Minister Flanagan, along with Minister of State for Equality, Immigration and Integration, David Stanton TD, today (July 17th, 2017) announced further progress in implementing the recommendations of the Justice McMahon Report.
Minister Flanagan stated:
“Since the Justice McMahon Group examined the issue of length of stay, there has been a radical improvement in the length of time persons remain in the Direct Provision system. Figures now show that 72% have been there for three years or less since the date of their application; compared to 36% who were there for 3 years or less when the data was compiled for the Working Group in 2015. In other words, there has been a complete reversal in the profile of the length of stay since the Working Group examined the matter. These improvements are as a result of concerted efforts to deal with cases who are 5 or more years in the system.
“Our third and final analysis of the implementation by Government Departments and Agencies shows that by June this year, 133 recommendations have been reported as fully implemented and a further 36 are in progress or partially implemented. This represents 98% full or partial implementation.
Minister Flanagan noted that “through the implementation of the wide range of measures, including dealing with those cases longest in the system, the protection system and that of Direct Provision has been fundamentally improved over the past two years and further improvements will continue to the made”.
The Minister further highlighted the changed protection environment in which these reforms have taken place. “The implementation of these important recommendations has been a key component of our programme of reforms in the international protection area. The commencement of the International Protection Act, 2015, last December has fundamentally reformed our protection system with the introduction of a single application procedure. This was a key recommendation of the Working Group”.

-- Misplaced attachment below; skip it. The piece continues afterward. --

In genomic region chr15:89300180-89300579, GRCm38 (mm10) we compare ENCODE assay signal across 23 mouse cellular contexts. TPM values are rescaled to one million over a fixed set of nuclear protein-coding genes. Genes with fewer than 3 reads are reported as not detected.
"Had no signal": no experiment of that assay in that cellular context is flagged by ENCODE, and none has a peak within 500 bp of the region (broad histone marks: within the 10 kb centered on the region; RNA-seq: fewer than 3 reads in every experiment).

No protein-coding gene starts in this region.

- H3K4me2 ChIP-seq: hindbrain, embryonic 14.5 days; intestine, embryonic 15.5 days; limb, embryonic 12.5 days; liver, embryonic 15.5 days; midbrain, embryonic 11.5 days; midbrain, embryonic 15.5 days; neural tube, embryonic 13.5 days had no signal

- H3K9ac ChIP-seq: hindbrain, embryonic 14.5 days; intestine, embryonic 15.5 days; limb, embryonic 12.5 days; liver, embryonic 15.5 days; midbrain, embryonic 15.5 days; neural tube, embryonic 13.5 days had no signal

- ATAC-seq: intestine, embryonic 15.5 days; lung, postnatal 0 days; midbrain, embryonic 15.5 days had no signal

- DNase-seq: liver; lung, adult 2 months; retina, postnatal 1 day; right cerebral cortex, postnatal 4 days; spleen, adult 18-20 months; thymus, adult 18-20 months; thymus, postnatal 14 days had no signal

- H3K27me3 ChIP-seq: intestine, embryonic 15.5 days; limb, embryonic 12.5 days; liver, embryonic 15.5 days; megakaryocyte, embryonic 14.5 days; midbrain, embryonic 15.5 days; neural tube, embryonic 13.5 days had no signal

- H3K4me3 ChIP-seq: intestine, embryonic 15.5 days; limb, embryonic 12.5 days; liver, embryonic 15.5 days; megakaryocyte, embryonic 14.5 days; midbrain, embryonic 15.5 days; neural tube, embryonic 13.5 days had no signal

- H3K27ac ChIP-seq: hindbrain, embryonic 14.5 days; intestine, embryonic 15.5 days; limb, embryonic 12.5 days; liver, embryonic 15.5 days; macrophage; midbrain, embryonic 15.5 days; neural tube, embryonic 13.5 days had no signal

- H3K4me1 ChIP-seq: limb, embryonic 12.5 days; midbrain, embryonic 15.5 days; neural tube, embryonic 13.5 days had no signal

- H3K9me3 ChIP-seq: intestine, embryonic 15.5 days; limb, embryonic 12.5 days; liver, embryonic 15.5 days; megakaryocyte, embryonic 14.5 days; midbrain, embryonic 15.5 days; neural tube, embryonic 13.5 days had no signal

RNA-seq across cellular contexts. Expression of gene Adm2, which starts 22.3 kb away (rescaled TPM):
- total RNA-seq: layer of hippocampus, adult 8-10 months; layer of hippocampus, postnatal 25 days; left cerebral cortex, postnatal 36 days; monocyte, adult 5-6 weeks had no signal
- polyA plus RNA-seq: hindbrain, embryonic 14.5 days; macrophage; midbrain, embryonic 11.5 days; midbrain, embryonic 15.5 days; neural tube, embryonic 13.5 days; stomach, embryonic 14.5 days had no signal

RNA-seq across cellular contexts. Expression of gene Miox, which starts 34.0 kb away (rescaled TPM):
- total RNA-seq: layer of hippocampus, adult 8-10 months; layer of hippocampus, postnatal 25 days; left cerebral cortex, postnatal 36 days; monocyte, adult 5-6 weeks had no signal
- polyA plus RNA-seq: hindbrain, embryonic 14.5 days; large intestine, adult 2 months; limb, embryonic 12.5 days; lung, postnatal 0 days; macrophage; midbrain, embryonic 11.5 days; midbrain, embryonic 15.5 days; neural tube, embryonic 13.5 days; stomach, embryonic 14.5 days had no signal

Under the single procedure, an applicant makes one application, and has all grounds for seeking international protection and to be permitted to remain in the State, examined and determined in one process. This will, over time, positively address the length of time which applicants spend in the process and consequently in the Direct Provision system.
In addition to the changes to the protection system, Minister Stanton acknowledged the important improvements, which have been made to the living conditions, and the range of supports provided to residences in Direct Provision.
Minister Stanton stated:
“Today’s report highlights the very positive actions being taken across a number of Government Departments to improve the daily lives and the living conditions of applicants and their families within the Direct Provision system. For example, the introduction of the foodhall in Mosney and cooking facilities in centres such as Kinsale Road, Clonakilty and Millstreet, in Co Cork and St. Patrick’s in Monaghan enables individual families to cook for themselves.
“In this reporting period, in conjunction with the ongoing implementation of improvements to accommodation and self-catering facilities, residents can now access the services of the Ombudsman and the Ombudsman for Children and there was also an increase recently to the Direct Provision Allowance for both adults and children, including those arriving to Ireland under the Irish Refugee Protection Programme.
“I am committed to ensuring that this important work will continue in line with our commitment in the Programme for a Partnership Government to reform the Direct Provision system, particularly in relation to families.
“The ongoing implementation of these reforming measures, alongside the biggest change to our protection process within the last two decades, has created the conditions whereby applicants will continue to be treated with humanity and respect whilst also ensuring that we have more efficient procedures and safeguards in place within our protection system.”